What's wrong with your Call for Papers

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I try to speak at several events each year. In addition to my favourite conferences, I'm always looking for Calls for Papers from other interesting events. However, there's one thing that has always bothered me about the typical CfP ...

For those who don't know what I'm talking about: When you organize a conference, you need - speakers, obviously. Some of them will usually be invited and possibly even paid for, especially keynote speakers. To fill the schedule of a two-day conference, however, this approach won't work out. So what you do is to put up what is called a Call for Papers (CfP). In other words, you're saying "Hey, we're doing this conference. Want to come and speak? Send us your proposal for a talk."

As a speaker, when you follow that CfP, you usually end up on a simple web form that asks for some basic information about yourself (name, photo, short bio) and your proposed subject. For the talk, you are usually asked to provide the title and a summary (or two summaries: an abstract and a longer version).

The summary is what's bothering me. In it, you are supposed to summarize the content of your presentation. The problem here, however, is that you need to write it for two very different target audiences. On the one hand, the summary will usually be printed in the conference program or published on the conference website. So it's targeted at your potential audience and should tell them what to expect when they come to your presentation. On the other hand, the summary is also the most detailed information that the conference organizers will have about your proposed talk, so you also need to pitch to them, so that they pick your talk.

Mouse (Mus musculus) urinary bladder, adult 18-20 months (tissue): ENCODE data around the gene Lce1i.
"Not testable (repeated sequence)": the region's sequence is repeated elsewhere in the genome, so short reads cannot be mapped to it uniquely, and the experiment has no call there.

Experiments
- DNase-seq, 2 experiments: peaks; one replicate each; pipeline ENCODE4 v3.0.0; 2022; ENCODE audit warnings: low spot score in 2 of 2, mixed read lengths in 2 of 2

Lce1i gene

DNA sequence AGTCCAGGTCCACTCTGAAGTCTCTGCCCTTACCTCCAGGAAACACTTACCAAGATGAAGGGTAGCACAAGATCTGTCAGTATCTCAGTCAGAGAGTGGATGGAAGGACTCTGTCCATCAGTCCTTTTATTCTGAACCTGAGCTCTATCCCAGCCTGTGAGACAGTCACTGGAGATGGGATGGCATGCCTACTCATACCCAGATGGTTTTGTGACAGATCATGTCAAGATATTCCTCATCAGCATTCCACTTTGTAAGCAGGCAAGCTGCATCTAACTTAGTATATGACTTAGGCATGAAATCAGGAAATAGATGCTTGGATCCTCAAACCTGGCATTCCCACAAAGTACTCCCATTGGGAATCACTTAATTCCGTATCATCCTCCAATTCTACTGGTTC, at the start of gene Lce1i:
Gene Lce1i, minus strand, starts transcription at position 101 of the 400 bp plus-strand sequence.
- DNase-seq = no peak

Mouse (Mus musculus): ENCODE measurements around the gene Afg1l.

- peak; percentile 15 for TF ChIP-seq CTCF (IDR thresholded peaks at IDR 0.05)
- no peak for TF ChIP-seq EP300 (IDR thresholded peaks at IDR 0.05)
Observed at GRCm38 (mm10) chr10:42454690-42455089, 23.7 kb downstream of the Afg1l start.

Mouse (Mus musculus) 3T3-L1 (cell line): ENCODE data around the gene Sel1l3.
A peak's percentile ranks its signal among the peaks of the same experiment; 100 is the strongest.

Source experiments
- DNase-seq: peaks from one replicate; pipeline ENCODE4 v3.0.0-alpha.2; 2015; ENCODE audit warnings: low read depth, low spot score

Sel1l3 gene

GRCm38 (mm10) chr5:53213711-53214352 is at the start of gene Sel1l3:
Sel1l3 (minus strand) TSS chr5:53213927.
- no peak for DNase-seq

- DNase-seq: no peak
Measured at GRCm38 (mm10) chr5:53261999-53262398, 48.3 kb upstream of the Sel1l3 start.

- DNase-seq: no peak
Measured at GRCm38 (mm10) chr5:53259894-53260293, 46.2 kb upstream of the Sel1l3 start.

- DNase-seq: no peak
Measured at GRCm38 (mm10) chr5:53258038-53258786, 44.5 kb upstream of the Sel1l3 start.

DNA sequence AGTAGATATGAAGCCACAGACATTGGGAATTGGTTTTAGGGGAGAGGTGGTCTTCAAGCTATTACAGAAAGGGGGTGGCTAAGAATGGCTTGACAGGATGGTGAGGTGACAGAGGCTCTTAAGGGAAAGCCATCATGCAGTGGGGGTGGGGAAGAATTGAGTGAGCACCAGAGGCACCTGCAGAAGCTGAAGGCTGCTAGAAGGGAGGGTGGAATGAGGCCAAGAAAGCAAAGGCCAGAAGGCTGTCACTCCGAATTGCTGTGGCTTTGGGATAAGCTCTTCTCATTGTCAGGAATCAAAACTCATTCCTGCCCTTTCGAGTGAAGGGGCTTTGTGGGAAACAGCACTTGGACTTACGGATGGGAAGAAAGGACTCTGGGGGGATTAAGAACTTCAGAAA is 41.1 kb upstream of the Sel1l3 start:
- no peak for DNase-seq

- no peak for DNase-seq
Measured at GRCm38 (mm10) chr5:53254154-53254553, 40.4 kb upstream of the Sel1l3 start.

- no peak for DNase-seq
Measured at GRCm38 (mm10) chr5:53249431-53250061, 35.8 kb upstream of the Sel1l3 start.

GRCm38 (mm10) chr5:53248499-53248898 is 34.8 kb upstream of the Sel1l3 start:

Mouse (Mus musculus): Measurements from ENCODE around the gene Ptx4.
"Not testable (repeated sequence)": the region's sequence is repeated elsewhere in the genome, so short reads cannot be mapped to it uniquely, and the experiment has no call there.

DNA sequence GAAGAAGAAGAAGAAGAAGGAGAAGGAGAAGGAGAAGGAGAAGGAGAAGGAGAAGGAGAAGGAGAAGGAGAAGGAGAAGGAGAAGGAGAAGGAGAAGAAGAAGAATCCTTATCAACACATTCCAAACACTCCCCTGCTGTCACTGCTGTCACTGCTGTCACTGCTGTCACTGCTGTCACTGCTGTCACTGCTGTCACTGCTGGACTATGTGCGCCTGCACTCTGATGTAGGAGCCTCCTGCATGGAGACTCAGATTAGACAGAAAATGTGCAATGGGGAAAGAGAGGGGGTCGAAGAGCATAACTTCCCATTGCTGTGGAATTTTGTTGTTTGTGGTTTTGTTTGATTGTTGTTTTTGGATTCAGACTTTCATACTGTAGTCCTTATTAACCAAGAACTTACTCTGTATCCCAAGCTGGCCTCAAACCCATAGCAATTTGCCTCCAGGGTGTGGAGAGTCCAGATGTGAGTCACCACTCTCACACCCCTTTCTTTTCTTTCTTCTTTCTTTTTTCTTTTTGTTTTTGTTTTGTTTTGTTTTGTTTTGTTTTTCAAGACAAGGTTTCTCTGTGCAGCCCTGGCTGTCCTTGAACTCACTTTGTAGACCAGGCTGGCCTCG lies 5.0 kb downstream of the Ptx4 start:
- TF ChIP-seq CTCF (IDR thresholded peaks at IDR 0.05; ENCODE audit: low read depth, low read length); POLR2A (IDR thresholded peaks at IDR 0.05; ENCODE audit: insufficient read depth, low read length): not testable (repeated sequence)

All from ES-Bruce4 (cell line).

As someone who answers about half a dozen CfPs every year, this has been bothering me for quite some time now. So it was refreshing to see that at least one conference has recognized this problem: The CfP for the PHPNW conference in Manchester has the usual field for the talk's summary - and another, for which the caption reads: Tell us why we should accept your talk

That's what I mean. Give me a chance to pitch the proposal to the organizers and let me explain why I think my presentation would be a good addition to your conference. Every Call for Papers should have such a field!

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Creative Commons Licence "What's wrong with your Call for Papers" by Dirk Haun is licensed under a Creative Commons Attribution-ShareAlike 4.0 International Licence.